To that end, I start with a review of optical interference, after which I provide a systematic approach on how the ATM can build an optical interferometer without any input other than this book and homemade, surplus or common off-the-shelf components. For the Williams interferometer the experienced telescope maker is likely to have accumulated a well-stocked??? See Appendix D or a list of suppliers. This book describes how to make mounting hardware for little more than the time and effort it takes to build them but if purchased new or even used these would be a significant additional expense.
Amateur Scientist - Scientific American
Of course, I had two mirrors, a lens to magnify the interference fringes, but how did I really save money? I used a 10 cent CD jewel case for a beam splitter! Even with this hacking, I got some crisp fringes, and I hope to use this to test the stability of my setup when I try making holograms again. Even though I'm only working with Class IIIa lasers, you should take care not to look into the beam or reflections. Laser goggles of a low optical density might be advisable. For those who may not be familiar with an interferometer, it's just a device that interferes waves. The beam is split in 2 and the resulting beams are projected onto a surface via the mirrors to observe interference.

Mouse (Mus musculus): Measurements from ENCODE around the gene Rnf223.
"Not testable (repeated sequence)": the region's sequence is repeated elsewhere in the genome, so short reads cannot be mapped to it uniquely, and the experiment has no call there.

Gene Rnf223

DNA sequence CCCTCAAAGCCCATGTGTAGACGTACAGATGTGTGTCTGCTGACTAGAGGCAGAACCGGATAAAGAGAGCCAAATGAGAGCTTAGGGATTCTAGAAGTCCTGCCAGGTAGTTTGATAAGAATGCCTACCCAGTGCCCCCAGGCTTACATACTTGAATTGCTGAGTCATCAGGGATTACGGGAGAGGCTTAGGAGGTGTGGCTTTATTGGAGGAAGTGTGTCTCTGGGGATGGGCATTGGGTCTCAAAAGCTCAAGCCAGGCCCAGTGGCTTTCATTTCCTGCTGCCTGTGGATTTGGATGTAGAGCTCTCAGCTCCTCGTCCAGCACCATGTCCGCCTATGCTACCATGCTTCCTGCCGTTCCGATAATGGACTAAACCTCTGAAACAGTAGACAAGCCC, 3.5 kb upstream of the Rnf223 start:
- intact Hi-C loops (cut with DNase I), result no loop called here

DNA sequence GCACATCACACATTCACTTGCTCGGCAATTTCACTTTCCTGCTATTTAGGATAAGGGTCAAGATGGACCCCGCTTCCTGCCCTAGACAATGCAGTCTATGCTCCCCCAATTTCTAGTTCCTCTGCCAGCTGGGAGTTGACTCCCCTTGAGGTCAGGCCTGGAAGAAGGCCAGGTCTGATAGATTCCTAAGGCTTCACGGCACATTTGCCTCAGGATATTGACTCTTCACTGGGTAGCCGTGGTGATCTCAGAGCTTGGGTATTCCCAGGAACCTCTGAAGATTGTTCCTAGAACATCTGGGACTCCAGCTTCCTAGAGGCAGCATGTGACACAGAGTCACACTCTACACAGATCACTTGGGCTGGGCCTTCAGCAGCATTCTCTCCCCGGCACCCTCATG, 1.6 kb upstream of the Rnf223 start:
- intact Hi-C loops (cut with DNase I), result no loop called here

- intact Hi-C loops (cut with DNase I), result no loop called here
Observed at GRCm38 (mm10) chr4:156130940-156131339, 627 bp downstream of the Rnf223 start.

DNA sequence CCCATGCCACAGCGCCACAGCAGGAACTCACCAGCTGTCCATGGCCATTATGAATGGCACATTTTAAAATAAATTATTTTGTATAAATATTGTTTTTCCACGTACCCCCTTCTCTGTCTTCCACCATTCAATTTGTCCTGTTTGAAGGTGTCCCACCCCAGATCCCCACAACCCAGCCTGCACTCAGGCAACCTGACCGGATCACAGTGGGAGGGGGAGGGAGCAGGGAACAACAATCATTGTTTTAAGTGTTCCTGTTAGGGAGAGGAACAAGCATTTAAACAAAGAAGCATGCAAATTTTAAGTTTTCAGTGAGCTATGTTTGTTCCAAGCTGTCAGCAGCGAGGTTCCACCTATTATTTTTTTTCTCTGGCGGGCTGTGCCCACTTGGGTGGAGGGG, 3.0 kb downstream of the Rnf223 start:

Home-Built Laser Types, Information, and Links
An amateur makes a wind tunnel to study the vortexes that form around a cylinder. Outdoor temperature, humidity, wind speed and wind direction are displayed on a panel. Advice is offered on equipment and safety procedures for a forthcoming solar eclipse.
The Amateur Scientist column in Scientific American , when it was alive and well under the leadership of C. Stong, contained a number of vacuum related projects. Two of particular interest are the ones on an electron accelerator and homemade cold cathode x-ray tubes.